If you’re like most trusts-and-estates lawyers, you don’t work at a big firm. Which means you can’t walk down the hallway and ask one of your partners for a good set of forms when someone wants to hire you to provide a legal opinion on some trust-related issue (as opposed to a tax opinion). Don’t underestimate the value of a good set of forms. Good forms don’t take the place of your experience and expertise, but they do provide an invaluable “checklist” of issues to think about and a road map for getting the job done “on time and under budget.”

The Report on Third-Party Legal Opinion Customary Practice in Florida, dated December 3, 2011 of the Legal Opinion Standards Committee of the Business Law Section and the Legal Opinions Committee of the Real Property, Probate and Trust Law Section was approved in December 2011 at meetings of the Executive Council of each Section. This report is the “gold standard” for Florida legal-opinions. Not only does it explain each and every element of a well-done opinion letter (highlighting pitfalls most of us would never imagine), it provides sample opinion letters plus an illustrative form of “certificate to counsel” that can be used in connection with rendering third-party legal opinions.

Here’s an excerpt introducing the trust section of the report.

Opining Counsel may be asked to render an opinion concerning the status of a Florida trust. Unlike Florida corporations, partnerships or LLCs, a Florida trust is not a separate statutory entity under Florida law. Rather, a Florida trust is a fiduciary relationship with respect to property (whether real property, personal property or both) subjecting the person or persons by whom the title to the property is held (known as the “trustee” or “trustees”) to equitable duties to deal with the property for the benefit of another person or persons (known as the beneficiary or beneficiaries), all of which arises as a result of a manifestation of an intention to create a trust arrangement. Thus, for purposes of rendering an opinion regarding a Florida trust, the Client is really not the trust itself, but rather the person or persons serving as the trustee or trustees of the trust for the benefit of the beneficiaries. As such, the proper status inquiry in the context of a trust should be based on whether the trustee or trustees is or are properly organized and existing and has or have active status.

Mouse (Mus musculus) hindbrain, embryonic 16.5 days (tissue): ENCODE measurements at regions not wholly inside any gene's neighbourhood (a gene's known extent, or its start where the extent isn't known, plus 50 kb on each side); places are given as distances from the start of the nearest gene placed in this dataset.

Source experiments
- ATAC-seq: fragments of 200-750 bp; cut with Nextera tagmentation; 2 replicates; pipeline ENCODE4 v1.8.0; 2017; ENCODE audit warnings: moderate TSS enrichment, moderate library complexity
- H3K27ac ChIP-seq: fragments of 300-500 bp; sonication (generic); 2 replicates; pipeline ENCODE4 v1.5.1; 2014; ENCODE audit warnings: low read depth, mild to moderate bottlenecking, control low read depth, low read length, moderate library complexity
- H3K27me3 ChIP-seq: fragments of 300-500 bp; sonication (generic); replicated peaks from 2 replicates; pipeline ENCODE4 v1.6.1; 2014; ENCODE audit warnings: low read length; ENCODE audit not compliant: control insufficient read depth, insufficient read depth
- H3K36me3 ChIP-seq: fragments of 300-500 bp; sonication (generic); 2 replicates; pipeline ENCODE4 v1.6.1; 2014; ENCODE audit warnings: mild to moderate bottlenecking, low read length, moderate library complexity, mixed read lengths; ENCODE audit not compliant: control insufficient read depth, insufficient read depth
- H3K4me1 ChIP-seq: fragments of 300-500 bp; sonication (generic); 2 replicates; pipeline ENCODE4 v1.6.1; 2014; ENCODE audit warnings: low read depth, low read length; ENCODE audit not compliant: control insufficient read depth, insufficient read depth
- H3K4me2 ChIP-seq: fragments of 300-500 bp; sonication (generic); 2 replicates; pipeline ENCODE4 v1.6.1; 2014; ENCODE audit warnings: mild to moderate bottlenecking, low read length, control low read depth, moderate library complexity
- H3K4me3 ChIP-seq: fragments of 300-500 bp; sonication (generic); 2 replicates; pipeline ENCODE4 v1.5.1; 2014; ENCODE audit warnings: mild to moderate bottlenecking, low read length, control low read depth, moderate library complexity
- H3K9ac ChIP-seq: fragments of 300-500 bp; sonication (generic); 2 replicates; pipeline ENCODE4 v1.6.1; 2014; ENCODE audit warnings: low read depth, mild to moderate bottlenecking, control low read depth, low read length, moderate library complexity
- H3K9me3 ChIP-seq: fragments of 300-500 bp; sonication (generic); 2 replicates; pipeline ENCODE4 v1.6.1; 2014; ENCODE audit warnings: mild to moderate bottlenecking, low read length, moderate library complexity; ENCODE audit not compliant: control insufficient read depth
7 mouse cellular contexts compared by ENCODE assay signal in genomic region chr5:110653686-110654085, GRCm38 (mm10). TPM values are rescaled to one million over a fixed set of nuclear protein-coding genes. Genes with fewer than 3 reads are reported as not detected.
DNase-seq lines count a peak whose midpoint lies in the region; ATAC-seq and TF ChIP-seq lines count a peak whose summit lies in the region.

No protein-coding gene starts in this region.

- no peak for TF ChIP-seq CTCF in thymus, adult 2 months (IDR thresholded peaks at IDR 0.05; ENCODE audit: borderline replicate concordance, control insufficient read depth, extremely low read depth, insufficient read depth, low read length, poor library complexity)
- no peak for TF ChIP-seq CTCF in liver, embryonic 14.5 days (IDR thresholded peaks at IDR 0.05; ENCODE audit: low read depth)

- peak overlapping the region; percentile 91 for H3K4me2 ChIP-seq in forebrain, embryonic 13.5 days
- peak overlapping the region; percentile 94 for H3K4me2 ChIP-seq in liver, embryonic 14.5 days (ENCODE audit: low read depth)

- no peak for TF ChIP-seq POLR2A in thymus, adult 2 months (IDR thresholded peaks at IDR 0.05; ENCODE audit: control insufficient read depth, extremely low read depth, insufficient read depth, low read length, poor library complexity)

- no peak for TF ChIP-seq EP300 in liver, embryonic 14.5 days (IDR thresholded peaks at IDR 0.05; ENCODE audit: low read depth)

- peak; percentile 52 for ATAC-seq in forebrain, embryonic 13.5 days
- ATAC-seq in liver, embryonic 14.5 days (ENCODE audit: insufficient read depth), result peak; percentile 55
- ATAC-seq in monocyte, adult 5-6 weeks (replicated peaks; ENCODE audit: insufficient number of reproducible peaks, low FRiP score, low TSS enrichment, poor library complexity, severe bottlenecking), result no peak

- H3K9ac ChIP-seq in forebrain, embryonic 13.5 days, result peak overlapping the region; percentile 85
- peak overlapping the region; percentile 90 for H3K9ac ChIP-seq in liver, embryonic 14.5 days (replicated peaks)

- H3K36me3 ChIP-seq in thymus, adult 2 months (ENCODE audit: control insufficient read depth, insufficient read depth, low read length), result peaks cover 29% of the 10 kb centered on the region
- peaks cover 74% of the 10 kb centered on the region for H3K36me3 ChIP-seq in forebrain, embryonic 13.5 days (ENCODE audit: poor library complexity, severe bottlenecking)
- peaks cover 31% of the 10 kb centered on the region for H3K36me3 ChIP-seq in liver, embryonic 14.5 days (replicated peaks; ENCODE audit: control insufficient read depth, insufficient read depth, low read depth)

Thus, if Florida counsel is asked to render an opinion concerning the status of a Florida trust, the Opinion Recipient should want to know whether the Client(s) is or are the trustee(s) of the trust. For this reason, the recommended forms of opinion state that the Client(s) is or are the trustee(s) of the trust and go on to specify the legal basis for such designation.

For more legal-opinion resources, you’ll want to go to the webpage for the Opinion Standards Committee of the Florida Bar’s Business Law Section.